Protection Against Cyberattacks with Passwordless Authentication.
Did you know? The first-ever major cyberattack took place in 1988 – prior to the World Wide Web’s debut, according to Arctic Wolf.
Known as the “Morris Worm”, executed by Cornell grad student – Robert Morris, infected computer systems at top universities like Stanford, Princeton, and more.
There have been numerous attacks ever since in different forms and through increasingly modern methods. In this blog, you will find the common types of cyber-attacks and how you can avoid them.
Brute Force Attacks
In cybercrime, trial and error is expedient and some hackers choose to resort to it. In Brute Force Attacks, hackers enter different password combinations until they successfully log into an account. According to CyberNews, “123456” was amongst the most common passwords. Such passwords make it extremely easy for attackers to gain access to the accounts.
Since most users prefer using their old password and username combinations for different accounts, attackers leverage by using stolen passwords to log in. Reverse Brute Force Attacks are most effective in this case.
By combining stolen passwords with common words, hackers can easily gain access to entities and networks. It is typically easier to guess as the platforms and passwords are nearly correlated. They are also called Hybrid Brute Force attacks.
Amongst all kinds of Password Attacks, Phishing portrays to be the most legitimate and convincing. As bad actors have grown to be more resourceful, they can pose as an authority or any legitimate party that the target may be in touch with.
Targets are usually contacted through emails, messages, and phone calls, which typically contain a link to a deceiving website with tabs to be filled in with the target’s information. When the target does so, his credentials are directly sent to the attackers. According to Ponemon Institute, 57% of people who have experienced a phishing attack have not changed their password management techniques.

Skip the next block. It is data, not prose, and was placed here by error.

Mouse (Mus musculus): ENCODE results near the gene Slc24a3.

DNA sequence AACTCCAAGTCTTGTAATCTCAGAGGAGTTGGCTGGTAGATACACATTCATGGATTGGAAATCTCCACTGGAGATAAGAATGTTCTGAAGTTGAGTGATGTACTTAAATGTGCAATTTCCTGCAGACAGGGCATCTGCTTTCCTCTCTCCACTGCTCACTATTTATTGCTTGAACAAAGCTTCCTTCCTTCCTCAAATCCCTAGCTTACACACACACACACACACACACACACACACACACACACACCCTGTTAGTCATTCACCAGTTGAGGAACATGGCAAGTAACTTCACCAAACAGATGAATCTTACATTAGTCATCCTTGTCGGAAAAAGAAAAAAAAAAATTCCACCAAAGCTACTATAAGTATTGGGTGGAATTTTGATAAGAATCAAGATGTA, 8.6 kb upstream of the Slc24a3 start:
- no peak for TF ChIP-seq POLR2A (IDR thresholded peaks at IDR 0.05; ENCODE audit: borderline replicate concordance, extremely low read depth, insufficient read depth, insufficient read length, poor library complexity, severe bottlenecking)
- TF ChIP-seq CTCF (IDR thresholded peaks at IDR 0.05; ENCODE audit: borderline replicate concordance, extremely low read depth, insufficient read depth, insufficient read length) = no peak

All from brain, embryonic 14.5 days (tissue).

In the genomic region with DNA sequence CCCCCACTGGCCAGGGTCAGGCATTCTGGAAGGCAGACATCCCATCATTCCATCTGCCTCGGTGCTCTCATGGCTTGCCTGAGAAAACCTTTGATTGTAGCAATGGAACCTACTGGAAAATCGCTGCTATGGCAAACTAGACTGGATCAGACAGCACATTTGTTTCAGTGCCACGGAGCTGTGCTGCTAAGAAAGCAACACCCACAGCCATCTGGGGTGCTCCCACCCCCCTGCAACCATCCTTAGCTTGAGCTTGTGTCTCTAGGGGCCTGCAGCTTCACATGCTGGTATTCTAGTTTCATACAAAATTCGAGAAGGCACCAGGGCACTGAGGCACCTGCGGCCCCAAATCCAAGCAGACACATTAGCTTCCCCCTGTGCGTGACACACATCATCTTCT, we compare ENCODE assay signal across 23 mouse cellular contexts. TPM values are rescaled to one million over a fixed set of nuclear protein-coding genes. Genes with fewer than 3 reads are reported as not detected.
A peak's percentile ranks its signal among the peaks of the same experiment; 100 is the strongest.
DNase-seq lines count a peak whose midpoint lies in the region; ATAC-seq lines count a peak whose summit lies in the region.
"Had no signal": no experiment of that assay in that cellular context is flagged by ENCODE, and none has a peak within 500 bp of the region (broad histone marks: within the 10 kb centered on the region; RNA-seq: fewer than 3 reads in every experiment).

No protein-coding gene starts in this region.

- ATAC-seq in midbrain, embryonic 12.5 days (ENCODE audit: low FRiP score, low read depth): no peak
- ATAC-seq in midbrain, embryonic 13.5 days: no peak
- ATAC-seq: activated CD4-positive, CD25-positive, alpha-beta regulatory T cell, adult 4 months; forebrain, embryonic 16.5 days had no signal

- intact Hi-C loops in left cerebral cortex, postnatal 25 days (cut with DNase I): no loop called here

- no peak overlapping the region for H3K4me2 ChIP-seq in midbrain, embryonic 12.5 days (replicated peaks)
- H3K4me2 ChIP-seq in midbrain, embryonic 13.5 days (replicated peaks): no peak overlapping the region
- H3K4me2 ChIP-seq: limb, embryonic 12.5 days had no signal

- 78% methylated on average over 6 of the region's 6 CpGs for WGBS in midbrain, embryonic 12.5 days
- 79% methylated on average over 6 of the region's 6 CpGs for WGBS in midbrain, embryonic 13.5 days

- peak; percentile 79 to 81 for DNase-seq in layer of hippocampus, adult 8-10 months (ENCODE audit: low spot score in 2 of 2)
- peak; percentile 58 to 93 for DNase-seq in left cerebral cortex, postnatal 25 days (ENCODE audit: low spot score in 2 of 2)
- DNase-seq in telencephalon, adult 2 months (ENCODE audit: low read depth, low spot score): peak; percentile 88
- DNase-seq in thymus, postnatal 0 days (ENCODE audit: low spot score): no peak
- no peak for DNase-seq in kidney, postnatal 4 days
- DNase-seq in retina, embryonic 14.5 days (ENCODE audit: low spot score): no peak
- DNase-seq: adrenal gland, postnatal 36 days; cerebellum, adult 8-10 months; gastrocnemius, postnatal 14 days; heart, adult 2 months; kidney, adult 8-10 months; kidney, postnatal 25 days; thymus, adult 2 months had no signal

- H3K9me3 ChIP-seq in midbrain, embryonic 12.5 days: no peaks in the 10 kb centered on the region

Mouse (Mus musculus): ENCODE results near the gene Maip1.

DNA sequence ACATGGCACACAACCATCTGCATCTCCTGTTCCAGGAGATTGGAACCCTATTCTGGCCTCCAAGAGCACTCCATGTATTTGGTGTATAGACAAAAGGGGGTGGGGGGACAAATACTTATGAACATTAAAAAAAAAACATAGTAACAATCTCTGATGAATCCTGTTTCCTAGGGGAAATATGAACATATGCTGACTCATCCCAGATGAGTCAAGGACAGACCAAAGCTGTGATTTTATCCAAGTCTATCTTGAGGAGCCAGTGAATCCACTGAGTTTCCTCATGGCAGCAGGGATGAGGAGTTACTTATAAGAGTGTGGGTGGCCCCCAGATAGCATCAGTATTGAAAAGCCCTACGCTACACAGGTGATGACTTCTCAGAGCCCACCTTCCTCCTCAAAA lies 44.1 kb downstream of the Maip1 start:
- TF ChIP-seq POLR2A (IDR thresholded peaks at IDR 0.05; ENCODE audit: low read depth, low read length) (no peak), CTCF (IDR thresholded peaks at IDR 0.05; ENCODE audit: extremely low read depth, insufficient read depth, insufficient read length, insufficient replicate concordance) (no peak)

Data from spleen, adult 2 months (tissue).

There are various kinds of Phishing attacks including the following:
- Clone Phishing: Attackers use a cloned template from a legitimate email and change the links in it with false ones.
- Spear Phishing: Attackers use credentials and the appearance of the target’s close contact to deceive the target.
- DNS Cache Poisoning: Attackers re-write Domain Name System Information to reroute users to malicious websites.
- URL Hijacking: Attackers create an illegitimate website that closely resembles actual sites with nearly identical names; if targets mistype, they are redirected to these sites.
Insecure connection channels enable bad actors to intercept and gain access to authentication messages between clients and servers. As the target browses through the website, these cybercriminals retrieve the target’s personal information and recognize their online behavior, while the target remains entirely clueless.
According to The Harris Pole, 78% of Gen Z users use the same passwords for several online accounts. Despite the security measure that notifies users of suspicious activities, such as too many login attempts, hackers continue to hack accounts through more modern methods.
As a workaround to this measure, they try a single password across multiple platforms before circling back to the first website with a new password. The duration between the second attempt on the same website is long enough to keep the user from being notified.
Pro tip: multi-factor authentication complicates this process.
As technology advances, hackers innovate more modern ways to hack accounts. This technique involves the installation of surveillance software onto the target’s device to record and log keystrokes. Keylogging spyware can be installed through hardware elements (USB, Hidden Cameras, or Keyboard Attachments) or malicious software portrayed to be supplemental software (virus scanners and productivity applications).
How to avoid cyberattacks?
Passwordless Authentication can play a significant role in securing your accounts from most types of cyberattacks. As most of the attacks are related to passwords, switching to Passwordless Authentication can eliminate the threat to a great extent. Phishing, Brute Force Attacks, and Password Spraying rely heavily on trying different combinations of letters and numbers to form a password that grants access to attackers. Passwordless, on the contrary, uses MFA and biometrics as a measure to log in, which actively makes it extremely difficult for attackers to crack. According to Ponemon Institute, 57% of internet users would prefer the Passwordless Authentication method to protect their identity in the future.
Man-in-the-middle attacks can be prevented by only using secure communication protocols, such as HTTPS, that enable communication encryption between two parties. They can protect users by making the attacker interception difficult.
Lastly, to prevent keylogger attacks, it is best to use a reputable antivirus program and be cautious about the emails and websites you visit.
With Unifyed Passwordless, you can protect your accounts from multiple types of attacks. Furthermore, Unifyed Passwordless ensures a better user experience, reduced operational cost, better security posture, and more IT visibility.